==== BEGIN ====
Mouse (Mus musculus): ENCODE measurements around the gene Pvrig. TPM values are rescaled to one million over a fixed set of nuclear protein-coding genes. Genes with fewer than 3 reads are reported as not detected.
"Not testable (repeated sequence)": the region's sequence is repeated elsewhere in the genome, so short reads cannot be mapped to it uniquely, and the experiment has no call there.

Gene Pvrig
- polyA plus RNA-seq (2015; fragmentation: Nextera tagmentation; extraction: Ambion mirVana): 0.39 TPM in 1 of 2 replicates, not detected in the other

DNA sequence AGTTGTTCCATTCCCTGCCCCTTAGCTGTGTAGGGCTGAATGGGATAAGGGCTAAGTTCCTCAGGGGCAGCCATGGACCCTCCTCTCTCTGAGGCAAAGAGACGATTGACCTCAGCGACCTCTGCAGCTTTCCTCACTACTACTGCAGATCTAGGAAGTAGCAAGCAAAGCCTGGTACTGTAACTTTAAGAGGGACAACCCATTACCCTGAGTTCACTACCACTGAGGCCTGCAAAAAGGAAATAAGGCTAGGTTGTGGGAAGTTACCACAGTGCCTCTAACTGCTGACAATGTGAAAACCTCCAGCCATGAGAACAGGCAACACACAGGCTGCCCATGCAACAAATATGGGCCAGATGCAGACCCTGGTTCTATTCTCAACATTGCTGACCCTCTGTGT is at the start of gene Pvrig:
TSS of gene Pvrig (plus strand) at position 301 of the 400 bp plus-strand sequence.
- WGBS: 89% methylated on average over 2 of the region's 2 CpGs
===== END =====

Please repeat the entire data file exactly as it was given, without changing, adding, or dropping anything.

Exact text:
Mouse (Mus musculus): ENCODE measurements around the gene Pvrig. TPM values are rescaled to one million over a fixed set of nuclear protein-coding genes. Genes with fewer than 3 reads are reported as not detected.
"Not testable (repeated sequence)": the region's sequence is repeated elsewhere in the genome, so short reads cannot be mapped to it uniquely, and the experiment has no call there.

Gene Pvrig
- polyA plus RNA-seq (2015; fragmentation: Nextera tagmentation; extraction: Ambion mirVana): 0.39 TPM in 1 of 2 replicates, not detected in the other

DNA sequence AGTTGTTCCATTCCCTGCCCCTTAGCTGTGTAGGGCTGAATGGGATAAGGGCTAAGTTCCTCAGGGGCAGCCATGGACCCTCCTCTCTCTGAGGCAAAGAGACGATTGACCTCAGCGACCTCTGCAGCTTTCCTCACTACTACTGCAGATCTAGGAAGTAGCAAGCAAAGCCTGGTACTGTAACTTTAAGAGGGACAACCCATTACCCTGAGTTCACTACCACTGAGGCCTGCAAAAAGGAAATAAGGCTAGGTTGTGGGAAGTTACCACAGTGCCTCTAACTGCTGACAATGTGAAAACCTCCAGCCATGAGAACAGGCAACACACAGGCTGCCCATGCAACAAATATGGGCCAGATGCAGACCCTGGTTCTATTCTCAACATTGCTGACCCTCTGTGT is at the start of gene Pvrig:
TSS of gene Pvrig (plus strand) at position 301 of the 400 bp plus-strand sequence.
- WGBS: 89% methylated on average over 2 of the region's 2 CpGs